News of an exciting and illuminating discovery in Georgia, which has revealed that people living 34,000 years ago had mastered the art of making materials from processed wild flax, prompting speculation that such items as ropes, containers and even clothes and shoes were routinely manufactured by anatomically modern humans.
Back in July I wrote a brief post concerning the origins of basketry, and the impact such technologies may have had had on our prehistoric ancestors dating at least far back as the Palaeolithic, and this week comes apparent confirmation of the idea that although at the time the oldest known traces of textile date back 26,000 years ago, there was the distinct possibility that people living at least 10,000 years earlier may also have manufactured items from plant materials, when and where such were available.
The recent paper, ‘30,000-Year-Old Wild Flax Fibers’ reports on recent research conducted by Ofer Bar-Yosef et al in the Upper Palaeolithic levels of Dzudzuana Cave, explained briefly in the abstract:
A unique finding of wild flax fibers from a series of Upper Paleolithic layers at Dzudzuana Cave, located in the foothills of the Caucasus, Georgia, indicates that prehistoric hunter-gatherers were making cords for hafting stone tools, weaving baskets, or sewing garments. Radiocarbon dates demonstrate that the cave was inhabited intermittently during several periods dated to 32 to 26 thousand years before the present (kyr B.P.), 23 to 19 kyr B.P., and 13 to 11 kyr B.P. Spun, dyed, and knotted flax fibers are common. Apparently, climatic fluctuations recorded in the cave’s deposits did not affect the growth of the plants because a certain level of humidity was sustained.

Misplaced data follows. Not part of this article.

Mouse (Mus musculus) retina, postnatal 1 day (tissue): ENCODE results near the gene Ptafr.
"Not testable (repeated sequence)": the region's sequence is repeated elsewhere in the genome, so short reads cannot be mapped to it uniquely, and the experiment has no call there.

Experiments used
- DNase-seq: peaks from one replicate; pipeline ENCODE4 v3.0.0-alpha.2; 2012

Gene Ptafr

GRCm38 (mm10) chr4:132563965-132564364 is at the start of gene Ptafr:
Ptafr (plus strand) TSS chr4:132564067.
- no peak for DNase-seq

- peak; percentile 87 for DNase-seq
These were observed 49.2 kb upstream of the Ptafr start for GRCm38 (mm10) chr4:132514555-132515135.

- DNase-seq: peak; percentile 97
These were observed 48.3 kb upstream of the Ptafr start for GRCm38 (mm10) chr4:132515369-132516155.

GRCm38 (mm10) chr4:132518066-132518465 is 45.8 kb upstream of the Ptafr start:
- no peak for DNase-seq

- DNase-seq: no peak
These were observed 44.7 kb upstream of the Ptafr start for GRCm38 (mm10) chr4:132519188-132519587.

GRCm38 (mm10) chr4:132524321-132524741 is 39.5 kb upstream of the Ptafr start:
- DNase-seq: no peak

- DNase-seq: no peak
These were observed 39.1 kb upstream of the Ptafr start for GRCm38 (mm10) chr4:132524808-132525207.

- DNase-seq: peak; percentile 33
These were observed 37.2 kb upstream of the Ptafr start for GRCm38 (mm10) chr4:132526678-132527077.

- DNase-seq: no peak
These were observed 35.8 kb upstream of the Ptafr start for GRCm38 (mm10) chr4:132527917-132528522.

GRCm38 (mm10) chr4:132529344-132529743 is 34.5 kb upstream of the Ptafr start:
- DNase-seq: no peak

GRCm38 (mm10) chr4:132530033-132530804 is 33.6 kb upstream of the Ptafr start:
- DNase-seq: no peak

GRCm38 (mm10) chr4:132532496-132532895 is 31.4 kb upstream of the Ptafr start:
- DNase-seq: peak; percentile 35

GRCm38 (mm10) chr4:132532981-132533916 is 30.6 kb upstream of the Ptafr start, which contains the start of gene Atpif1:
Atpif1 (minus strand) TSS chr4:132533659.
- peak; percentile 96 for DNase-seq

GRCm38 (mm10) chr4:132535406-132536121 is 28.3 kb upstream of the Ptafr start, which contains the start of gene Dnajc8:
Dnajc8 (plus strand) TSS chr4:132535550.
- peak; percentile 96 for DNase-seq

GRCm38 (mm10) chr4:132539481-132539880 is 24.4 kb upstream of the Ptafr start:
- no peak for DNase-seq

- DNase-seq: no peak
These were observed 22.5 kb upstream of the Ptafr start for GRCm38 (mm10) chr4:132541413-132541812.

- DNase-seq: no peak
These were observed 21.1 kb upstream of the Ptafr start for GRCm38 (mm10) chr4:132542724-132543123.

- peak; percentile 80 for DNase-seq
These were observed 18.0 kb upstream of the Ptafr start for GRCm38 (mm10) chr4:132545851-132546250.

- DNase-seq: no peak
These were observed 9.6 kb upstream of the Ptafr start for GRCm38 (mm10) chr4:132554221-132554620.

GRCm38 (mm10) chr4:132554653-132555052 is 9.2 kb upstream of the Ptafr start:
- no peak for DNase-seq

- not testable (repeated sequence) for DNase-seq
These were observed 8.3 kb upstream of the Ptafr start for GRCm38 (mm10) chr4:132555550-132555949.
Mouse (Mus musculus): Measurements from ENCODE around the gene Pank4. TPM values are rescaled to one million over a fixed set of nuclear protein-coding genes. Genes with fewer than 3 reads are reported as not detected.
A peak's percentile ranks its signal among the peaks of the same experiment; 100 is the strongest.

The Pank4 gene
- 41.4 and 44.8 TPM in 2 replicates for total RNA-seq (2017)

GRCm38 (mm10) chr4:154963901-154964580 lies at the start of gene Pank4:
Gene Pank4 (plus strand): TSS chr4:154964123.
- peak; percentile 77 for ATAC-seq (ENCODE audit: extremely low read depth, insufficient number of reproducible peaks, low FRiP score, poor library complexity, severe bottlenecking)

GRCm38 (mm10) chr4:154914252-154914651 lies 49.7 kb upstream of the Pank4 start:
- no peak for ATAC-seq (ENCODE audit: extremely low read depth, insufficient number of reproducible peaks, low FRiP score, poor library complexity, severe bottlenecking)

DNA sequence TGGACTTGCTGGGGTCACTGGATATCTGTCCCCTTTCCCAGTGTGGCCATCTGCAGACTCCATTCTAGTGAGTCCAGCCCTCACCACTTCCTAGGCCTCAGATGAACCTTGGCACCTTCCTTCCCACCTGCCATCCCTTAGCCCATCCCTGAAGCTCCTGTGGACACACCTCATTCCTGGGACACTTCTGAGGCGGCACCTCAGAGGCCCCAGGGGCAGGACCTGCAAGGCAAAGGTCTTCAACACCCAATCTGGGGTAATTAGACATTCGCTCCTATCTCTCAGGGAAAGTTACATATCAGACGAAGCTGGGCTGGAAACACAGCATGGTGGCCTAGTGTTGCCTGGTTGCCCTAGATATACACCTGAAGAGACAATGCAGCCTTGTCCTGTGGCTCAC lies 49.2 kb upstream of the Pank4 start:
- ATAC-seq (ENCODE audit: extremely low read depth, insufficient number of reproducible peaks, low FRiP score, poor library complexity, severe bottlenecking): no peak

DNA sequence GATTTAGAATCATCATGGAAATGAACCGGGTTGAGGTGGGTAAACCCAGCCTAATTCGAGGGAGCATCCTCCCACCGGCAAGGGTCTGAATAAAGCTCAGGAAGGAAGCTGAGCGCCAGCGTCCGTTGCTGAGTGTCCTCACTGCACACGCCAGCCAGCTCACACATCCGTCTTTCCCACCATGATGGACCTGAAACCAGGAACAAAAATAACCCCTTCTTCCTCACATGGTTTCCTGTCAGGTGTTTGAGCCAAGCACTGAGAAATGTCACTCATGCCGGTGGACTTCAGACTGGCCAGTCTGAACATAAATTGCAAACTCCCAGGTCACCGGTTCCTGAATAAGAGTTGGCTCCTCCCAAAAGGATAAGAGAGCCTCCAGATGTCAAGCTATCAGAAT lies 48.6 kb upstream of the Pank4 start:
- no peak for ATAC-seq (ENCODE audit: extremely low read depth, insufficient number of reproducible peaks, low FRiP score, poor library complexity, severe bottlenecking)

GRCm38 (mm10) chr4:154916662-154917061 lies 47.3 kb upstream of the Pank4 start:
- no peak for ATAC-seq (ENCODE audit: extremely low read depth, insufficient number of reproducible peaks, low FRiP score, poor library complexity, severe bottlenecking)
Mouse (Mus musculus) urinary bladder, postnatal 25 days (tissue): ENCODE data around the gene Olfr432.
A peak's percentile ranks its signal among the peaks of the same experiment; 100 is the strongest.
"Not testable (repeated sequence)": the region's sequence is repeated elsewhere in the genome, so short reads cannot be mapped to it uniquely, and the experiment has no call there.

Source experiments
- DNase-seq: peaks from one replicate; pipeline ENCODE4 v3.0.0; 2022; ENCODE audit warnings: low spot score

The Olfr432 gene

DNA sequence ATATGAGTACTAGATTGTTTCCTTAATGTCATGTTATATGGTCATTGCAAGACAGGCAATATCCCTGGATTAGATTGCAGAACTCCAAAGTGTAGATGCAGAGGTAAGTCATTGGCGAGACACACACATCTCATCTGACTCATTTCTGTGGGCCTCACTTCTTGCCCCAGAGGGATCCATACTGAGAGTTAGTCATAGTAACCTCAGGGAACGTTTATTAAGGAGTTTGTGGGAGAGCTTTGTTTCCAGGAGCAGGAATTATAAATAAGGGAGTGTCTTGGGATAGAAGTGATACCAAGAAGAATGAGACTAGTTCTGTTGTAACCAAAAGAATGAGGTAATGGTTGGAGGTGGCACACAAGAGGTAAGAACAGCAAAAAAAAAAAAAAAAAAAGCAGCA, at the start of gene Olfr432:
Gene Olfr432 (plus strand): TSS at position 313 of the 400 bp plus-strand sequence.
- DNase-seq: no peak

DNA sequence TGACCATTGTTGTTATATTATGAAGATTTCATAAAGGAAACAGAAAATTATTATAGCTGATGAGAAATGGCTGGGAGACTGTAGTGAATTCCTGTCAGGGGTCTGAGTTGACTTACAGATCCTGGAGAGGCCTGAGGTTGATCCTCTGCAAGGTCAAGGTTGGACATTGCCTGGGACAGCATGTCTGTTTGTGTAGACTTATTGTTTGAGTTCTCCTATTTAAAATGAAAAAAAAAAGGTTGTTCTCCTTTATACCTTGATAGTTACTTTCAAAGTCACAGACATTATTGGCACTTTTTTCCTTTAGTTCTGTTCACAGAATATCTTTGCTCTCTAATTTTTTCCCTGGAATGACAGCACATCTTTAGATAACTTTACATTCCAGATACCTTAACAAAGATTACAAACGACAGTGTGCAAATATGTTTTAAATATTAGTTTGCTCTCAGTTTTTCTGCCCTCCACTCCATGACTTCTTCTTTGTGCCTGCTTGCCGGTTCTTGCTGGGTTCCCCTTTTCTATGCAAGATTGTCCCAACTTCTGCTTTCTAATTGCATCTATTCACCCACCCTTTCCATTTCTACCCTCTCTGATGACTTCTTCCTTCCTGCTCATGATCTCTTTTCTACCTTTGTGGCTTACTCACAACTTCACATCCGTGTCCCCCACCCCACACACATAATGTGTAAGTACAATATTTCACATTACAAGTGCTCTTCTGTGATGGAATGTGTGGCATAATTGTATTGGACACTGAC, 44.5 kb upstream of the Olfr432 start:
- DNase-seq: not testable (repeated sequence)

The story is taken up by PhysOrg, where we see that the flax fibres were discovered following examination of clay extracted from the cave deposits, leading the archaeologists to speculate that they were the remains of manufactured items which have long since disintegrated:
Some of the fibers were twisted, indicating they were used to make ropes or strings. Others had been dyed. Early humans used the plants in the area to color the fabric or threads made from the flax.
The items created with these fibers increased early humans chances of survival and mobility in the harsh conditions of this hilly region. The flax fibers could have been used to sew hides together for clothing and shoes, to create the warmth necessary to endure cold weather. They might have also been used to make packs for carrying essentials, which would have increased and eased mobility, offering a great advantage to a hunter-gatherer society…
“This was a critical invention for early humans. They might have used this fiber to create parts of clothing, ropes, or baskets—for items that were mainly used for domestic activities,” says Bar-Yosef. “We know that this is wild flax that grew in the vicinity of the cave and was exploited intensively or extensively by modern humans.”
The items created with these fibers increased early humans chances of survival and mobility in the harsh conditions of this hilly region. The flax fibers could have been used to sew hides together for clothing and shoes, to create the warmth necessary to endure cold weather. They might have also been used to make packs for carrying essentials, which would have increased and eased mobility, offering a great advantage to a hunter-gatherer society.